“Dr. SW101,” Says the curly-haired assistant, “will you sign this memo.”

I don’t look up.  As usual, I don’t read the memo, reaching for the closest pen and signing as fast as possible.  I look up at him, smiling cheerfully.  “What’d I just authorize?”

This is a photo of my Xbox
Image via Wikipedia

 

“Oh, you just told General Forth that the unit has medical need for 6 additional XBoxes.”

I pause, wondering why I’m so morally opposed to all paperwork that I can’t bring myself to even look at paperwork unless I absolutely have to.

“Xbox,”  I say, brows furrowing.  “Do you get ’em at the pharmacy?”

“No!”  He says, cloyingly earnest.  “You’re SO funny, Dr. SW101.  You should write a blog!”

“I do.”  I say, feeling sardonic, looking dour.  I reach for Volume I of Harrison’s Internal Medicine.  I lick a thumb and start flipping through the thousand-page tome.  “Hmmmm, Xbox.  Nope.  Nothing here.”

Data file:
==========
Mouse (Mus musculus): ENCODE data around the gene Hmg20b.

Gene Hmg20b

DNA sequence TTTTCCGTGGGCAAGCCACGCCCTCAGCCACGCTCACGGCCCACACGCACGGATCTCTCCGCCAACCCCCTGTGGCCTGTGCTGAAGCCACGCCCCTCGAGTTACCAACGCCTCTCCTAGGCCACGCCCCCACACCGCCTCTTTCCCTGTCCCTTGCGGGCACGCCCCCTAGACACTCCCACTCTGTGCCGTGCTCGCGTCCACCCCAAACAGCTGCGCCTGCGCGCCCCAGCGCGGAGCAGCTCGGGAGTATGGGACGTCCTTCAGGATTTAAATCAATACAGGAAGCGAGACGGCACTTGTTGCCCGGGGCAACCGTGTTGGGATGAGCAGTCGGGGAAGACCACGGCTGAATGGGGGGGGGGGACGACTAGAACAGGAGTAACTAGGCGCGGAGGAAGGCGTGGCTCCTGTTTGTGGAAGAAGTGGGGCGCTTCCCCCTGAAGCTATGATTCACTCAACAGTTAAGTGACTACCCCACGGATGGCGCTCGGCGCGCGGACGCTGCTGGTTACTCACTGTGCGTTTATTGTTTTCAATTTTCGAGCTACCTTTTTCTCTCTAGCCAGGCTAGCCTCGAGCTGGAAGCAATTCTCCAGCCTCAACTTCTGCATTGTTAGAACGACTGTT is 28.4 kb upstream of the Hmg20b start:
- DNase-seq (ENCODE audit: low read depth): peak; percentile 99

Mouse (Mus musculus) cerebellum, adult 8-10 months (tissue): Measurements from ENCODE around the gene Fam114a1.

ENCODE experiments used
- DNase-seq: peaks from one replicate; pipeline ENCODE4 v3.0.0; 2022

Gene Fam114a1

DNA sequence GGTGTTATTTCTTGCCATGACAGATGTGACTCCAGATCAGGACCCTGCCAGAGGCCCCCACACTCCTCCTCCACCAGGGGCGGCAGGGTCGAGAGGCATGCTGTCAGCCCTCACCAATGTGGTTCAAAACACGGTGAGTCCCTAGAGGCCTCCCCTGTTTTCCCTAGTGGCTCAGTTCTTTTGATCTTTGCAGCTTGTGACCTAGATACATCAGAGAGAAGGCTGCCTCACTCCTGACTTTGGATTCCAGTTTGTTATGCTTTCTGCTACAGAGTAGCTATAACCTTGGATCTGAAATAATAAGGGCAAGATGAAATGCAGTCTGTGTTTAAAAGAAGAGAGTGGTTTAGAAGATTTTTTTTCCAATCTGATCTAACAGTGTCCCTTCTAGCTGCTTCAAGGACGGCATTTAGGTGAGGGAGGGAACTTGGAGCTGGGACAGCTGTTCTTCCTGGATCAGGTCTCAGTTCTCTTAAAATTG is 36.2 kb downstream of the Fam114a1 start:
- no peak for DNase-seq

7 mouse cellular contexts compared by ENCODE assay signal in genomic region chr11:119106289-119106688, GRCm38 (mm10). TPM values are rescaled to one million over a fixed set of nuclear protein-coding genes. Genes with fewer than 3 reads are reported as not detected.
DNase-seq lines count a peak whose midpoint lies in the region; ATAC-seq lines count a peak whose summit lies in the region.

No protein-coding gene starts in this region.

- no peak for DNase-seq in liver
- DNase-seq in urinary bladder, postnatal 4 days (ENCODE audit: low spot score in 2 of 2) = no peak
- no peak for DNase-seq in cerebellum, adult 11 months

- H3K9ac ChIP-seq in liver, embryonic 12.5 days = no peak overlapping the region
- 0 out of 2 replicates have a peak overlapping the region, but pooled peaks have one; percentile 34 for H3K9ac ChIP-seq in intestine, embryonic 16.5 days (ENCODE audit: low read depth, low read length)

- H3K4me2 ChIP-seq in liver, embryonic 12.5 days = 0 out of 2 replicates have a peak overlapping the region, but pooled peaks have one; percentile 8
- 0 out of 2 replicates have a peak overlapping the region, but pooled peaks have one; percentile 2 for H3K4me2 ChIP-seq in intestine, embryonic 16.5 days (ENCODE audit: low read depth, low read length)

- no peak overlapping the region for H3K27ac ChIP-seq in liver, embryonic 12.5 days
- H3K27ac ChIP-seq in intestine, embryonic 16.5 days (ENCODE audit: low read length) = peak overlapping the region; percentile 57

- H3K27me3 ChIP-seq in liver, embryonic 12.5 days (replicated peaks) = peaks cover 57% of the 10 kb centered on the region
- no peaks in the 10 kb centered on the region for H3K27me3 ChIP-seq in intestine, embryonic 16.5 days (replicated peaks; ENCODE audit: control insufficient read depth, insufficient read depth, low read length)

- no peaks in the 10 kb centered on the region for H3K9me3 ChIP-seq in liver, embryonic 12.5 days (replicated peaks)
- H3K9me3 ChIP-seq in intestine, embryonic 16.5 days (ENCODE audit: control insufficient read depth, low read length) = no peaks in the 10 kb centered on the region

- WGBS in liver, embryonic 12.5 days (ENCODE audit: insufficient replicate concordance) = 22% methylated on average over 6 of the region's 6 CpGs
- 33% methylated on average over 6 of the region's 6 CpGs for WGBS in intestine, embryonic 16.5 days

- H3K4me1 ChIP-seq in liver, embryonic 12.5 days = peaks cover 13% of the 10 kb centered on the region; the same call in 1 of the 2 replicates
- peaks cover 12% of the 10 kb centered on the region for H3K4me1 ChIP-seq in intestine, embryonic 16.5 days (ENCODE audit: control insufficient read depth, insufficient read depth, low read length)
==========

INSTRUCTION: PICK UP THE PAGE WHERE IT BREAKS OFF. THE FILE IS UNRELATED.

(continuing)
Assistant waits dutifully, no doubt inwardly rolling his eyes while clutching his well-typed letterheaded memo, with my signature still drying at the bottom.

“OH!  Right.  I’m only in Volume I.  Stupid me.  I should be in Volume II, where the X’s are.”  I pause.  “Just a minute,” I say, reaching for the second book.  A few minutes of earnest searching, “Nooh.  Darn.  I just don’t see anything talking about how XBox is an accepted therapy for anything.  Not even my favorite disease of all time – mitochondrial infectitis.”

“You’re kidding, right?”  He says, now looking worried.  “We can get the Red Cross to buy XBoxes for the unit if you say they’re medically warranted.”